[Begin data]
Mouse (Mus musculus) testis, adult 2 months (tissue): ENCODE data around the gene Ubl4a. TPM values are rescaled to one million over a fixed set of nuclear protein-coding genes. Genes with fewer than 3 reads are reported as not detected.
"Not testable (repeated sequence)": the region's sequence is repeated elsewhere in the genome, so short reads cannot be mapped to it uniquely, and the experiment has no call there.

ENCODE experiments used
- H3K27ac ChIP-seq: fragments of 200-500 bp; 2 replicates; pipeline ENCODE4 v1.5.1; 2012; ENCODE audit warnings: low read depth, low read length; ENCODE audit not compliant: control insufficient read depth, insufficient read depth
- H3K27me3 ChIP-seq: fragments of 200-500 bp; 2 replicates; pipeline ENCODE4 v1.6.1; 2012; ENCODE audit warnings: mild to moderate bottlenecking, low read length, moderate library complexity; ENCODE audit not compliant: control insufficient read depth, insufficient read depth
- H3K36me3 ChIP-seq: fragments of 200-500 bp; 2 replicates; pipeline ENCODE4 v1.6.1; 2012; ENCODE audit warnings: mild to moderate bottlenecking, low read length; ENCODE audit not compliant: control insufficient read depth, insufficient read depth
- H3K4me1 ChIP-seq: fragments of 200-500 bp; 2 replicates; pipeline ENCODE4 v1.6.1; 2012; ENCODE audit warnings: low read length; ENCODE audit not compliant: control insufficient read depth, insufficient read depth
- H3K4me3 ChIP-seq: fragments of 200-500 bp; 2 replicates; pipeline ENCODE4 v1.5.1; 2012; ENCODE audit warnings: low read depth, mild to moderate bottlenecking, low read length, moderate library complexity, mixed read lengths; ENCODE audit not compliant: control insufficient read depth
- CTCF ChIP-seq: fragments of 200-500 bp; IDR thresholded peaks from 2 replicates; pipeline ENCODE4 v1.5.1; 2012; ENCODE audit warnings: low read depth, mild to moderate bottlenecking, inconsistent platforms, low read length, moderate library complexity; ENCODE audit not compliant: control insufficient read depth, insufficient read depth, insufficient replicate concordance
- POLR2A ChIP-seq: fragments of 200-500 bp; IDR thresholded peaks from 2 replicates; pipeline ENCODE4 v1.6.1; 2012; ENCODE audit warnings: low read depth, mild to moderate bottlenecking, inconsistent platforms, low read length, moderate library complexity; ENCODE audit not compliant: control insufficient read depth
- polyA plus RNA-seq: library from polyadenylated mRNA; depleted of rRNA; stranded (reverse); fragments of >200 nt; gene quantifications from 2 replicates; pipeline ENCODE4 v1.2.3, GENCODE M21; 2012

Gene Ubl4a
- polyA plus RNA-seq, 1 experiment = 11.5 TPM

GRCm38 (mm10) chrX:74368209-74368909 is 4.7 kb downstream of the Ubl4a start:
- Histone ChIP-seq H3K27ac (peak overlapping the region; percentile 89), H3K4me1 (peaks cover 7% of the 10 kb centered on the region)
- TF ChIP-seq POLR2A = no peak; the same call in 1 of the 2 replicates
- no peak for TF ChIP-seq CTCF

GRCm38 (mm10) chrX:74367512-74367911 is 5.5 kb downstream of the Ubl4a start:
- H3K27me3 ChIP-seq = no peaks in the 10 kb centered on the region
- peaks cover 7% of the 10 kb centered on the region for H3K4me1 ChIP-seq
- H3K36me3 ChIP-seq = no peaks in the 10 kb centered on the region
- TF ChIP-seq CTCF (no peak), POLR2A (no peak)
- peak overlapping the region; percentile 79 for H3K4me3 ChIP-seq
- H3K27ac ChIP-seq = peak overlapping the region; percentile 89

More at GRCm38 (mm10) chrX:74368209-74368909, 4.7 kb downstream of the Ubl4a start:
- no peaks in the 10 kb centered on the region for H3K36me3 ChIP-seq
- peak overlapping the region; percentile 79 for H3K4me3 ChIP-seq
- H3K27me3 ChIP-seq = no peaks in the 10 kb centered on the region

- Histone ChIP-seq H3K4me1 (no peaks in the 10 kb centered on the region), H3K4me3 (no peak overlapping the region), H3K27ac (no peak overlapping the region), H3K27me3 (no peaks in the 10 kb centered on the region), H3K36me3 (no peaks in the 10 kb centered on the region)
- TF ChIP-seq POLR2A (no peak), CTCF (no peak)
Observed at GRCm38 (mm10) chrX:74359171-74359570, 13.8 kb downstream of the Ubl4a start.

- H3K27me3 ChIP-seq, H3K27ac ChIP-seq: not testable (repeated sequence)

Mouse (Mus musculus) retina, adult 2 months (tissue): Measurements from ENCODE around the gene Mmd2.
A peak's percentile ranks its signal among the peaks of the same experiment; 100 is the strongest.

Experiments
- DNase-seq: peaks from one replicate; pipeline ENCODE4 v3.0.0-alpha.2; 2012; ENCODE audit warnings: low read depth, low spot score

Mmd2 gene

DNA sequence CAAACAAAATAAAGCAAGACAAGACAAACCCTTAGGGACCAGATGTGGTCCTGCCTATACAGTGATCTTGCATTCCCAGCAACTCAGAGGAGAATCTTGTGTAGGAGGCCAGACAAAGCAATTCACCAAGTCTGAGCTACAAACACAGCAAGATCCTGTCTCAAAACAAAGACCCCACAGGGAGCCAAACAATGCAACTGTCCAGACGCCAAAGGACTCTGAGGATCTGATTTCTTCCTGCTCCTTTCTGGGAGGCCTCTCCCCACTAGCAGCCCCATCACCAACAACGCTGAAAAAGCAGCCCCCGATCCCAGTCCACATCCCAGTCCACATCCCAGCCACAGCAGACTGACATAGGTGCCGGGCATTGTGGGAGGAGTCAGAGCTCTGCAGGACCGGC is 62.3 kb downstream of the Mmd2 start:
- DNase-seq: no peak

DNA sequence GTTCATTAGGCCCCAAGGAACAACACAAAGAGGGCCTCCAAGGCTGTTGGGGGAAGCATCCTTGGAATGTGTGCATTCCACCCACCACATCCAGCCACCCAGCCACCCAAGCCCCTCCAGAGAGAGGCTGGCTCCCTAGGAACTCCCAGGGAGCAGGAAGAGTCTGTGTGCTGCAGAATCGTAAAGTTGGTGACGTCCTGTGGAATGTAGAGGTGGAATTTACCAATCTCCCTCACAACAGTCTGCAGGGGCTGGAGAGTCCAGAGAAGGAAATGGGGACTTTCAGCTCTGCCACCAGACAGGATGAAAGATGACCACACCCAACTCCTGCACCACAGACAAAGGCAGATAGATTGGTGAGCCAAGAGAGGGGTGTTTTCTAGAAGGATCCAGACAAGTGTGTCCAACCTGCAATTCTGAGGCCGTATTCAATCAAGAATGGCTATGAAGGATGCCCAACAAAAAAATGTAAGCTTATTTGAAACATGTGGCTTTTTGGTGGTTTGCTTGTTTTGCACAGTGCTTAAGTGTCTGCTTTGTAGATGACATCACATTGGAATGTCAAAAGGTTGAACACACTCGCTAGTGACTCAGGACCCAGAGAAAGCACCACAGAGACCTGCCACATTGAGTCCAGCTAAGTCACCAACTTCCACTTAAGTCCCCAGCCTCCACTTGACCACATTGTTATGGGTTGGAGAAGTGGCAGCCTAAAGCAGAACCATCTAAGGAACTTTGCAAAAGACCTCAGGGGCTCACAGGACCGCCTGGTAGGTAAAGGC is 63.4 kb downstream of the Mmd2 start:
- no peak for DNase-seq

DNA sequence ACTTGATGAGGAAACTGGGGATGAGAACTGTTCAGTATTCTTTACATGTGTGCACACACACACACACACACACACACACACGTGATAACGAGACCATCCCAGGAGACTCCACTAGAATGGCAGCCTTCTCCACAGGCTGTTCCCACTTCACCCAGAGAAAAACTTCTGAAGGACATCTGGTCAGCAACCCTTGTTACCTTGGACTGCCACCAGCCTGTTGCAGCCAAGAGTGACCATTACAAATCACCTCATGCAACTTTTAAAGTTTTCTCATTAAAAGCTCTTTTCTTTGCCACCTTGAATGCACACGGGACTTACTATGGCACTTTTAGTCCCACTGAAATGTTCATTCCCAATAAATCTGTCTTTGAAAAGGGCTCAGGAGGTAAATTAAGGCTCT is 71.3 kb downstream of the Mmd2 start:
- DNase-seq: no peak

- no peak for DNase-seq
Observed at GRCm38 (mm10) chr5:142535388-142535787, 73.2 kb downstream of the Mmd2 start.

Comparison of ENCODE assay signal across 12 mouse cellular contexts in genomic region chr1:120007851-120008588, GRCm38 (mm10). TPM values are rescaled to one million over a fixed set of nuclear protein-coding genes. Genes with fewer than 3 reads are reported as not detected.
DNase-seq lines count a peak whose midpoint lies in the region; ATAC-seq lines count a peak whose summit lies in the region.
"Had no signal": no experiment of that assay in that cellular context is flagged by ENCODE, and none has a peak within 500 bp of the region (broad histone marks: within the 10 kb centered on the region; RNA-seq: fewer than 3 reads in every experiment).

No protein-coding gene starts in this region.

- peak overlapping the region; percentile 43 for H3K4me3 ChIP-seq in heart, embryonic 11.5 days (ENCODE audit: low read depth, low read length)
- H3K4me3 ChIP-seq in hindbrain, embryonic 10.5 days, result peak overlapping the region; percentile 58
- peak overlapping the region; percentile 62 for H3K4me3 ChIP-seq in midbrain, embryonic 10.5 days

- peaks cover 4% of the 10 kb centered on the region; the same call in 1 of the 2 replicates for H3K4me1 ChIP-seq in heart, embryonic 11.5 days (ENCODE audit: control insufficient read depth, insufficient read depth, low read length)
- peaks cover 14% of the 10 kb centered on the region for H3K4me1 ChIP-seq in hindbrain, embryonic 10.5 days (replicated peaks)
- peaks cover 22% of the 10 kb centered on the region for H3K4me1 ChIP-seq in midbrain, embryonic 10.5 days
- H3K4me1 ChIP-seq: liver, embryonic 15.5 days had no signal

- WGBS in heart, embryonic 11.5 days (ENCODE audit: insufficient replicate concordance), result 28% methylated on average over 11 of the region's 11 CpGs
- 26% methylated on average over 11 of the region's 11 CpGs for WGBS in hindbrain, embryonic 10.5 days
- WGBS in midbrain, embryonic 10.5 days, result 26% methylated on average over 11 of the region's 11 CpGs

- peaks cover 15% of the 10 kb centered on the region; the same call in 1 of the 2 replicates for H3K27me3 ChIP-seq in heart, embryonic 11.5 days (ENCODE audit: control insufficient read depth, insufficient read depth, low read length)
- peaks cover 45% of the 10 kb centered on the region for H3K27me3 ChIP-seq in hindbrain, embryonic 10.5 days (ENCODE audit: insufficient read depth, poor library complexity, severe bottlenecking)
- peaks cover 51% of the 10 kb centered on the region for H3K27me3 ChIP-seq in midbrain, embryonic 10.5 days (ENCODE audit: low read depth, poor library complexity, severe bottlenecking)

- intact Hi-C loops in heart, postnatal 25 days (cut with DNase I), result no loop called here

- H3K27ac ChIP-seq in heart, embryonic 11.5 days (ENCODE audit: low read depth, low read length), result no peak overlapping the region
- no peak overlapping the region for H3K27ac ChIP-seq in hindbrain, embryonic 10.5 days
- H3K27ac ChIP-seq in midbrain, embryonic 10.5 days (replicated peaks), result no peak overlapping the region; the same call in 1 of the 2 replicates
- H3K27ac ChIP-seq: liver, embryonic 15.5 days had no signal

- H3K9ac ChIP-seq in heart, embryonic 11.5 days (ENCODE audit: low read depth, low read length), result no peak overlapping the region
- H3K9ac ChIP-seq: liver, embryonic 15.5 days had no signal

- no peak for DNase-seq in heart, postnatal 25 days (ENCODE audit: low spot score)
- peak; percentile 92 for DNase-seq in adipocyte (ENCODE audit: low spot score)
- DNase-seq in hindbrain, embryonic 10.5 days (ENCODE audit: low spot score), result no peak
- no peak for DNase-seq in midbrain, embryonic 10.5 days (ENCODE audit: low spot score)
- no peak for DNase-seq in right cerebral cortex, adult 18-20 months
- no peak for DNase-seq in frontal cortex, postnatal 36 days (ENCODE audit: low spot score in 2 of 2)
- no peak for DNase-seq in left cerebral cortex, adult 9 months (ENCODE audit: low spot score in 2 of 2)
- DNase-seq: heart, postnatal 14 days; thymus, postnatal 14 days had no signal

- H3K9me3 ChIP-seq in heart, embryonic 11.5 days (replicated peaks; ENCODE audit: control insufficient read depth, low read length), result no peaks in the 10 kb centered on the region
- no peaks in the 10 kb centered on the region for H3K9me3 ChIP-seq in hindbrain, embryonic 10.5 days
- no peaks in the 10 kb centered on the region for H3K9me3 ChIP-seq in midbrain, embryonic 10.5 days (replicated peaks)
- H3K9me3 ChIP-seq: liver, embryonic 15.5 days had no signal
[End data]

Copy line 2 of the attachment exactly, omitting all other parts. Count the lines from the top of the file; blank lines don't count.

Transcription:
"Not testable (repeated sequence)": the region's sequence is repeated elsewhere in the genome, so short reads cannot be mapped to it uniquely, and the experiment has no call there.